David Byrne’s Noh inspired suit for the 1985 Talking Heads concert movie Stop Making Sense. Designed and worn for a particular dramatic effect, the costume’s immense scale obscures the wearer inside, as if to erase their presence, creating a otherworldly if not alarming effect.
A band of Los Angeles boys pose in their contentious zoot suits of the early 1940’s. Already a popular style for a few years, the iconic suit was essentially outlawed in the face of the WWII L-85 order which prohibited the use of excessive yardage in clothing. To wear a zoot suit was considered explicitly un-American and that is exactly why Latino and Black American youths, displaced socially and economically from any kind of American identity, wore the suits as an act of rebellion. In the summer of 1943 a riot broke out sweeping Los Angeles’ s barrio. A mob of U.S. servicemen enraged by the flagrant display and by their own bigotry stormed the streets beating any minority youths wearing a zoot suit, going as far as stripping them naked and burning their clothes.
The indomitable silhouette of the 80’s was defined by a large and broad shoulder and for menswear it was tied most closely to Giorgio Armani. The “Armani” shoulder would define a whole concept of masculinity in menswear, stretching into the ’90s, where by the end of that decade it would be abandoned for a slimmer line.
F/W 2011-2012 collections from Prada, Dries Van Noten, Damir Doma, Z Zegna, and Yohji Yamamoto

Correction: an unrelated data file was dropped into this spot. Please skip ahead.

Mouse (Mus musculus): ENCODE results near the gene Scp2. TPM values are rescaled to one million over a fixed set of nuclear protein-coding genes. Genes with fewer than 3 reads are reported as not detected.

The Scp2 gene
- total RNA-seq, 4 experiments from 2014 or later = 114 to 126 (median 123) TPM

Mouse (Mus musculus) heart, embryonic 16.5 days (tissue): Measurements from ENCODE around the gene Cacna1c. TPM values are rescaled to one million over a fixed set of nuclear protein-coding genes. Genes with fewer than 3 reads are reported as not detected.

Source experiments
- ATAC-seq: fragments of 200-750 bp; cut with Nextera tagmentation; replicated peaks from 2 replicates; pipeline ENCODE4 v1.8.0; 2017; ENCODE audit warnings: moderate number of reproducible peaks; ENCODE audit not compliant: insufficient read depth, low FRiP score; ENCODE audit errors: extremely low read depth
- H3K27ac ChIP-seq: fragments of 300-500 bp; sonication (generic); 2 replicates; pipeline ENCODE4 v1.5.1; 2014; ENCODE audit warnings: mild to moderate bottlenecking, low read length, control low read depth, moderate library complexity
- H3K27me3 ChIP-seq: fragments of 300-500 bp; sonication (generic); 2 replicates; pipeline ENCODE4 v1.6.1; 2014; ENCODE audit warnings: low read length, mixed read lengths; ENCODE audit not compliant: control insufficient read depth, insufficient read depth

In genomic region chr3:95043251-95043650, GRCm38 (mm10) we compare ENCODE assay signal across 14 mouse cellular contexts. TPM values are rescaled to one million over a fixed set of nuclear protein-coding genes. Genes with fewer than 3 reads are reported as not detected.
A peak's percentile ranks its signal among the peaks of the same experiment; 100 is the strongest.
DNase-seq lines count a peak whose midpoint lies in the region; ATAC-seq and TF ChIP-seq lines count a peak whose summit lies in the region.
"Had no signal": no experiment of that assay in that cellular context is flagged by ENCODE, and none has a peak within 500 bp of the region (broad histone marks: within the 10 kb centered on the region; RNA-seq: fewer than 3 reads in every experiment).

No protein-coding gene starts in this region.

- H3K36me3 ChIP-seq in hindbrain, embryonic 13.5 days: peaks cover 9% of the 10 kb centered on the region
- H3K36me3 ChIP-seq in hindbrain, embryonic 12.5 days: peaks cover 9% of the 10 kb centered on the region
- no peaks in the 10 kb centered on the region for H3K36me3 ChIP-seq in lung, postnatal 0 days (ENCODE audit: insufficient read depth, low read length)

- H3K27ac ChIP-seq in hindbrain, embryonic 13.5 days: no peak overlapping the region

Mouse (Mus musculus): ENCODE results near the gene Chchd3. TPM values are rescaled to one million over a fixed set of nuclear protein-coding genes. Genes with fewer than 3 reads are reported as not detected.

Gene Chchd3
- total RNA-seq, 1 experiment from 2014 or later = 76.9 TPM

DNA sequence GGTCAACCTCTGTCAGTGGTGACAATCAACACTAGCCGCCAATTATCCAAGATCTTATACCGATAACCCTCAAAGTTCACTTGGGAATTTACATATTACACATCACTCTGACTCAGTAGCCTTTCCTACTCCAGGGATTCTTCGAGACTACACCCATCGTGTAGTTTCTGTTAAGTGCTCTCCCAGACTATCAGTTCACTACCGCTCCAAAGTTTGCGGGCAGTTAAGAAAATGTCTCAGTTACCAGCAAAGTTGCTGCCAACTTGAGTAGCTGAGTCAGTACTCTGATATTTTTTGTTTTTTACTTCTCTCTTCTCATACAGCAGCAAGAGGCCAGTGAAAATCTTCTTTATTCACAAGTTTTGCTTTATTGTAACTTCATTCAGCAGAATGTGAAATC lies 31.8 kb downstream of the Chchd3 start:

There wasn’t much in the recent menswear collections in Milan and Paris in the way of novelty, perhaps that’s the essentialist effect on men’s fashion; no trendy minimalist declarations, just no-nonsense clothes. But it helps make anything out of the ordinary, like a new proportion, become immediately apparent. Prada made a big statement (pardon the pun) with broad shoulders and large expanses of fabrics. The idea resurfaced for a look or two at Dries Van Noten and Z Zegna. At Damir Doma, the shoulder was softer, a silhouette the designer has been presenting for several seasons. A former Raf Simons assistant, Doma has quietly exploded in menswear and has convincingly reintroduced the idea of volume to a generation that was all too happy to abandon the engorged model of masculinity of the ’90s — a generation that would be the first to scrutinize any perceived throwback. And at Yohji Yamamoto, where the designer’s broad but softened shoulders and voluminous shapes have been a staple for almost 30 years, it was his oversized but relaxed silhouette, in the midst of these new but peculiar shapes, that looked incredibly fresh.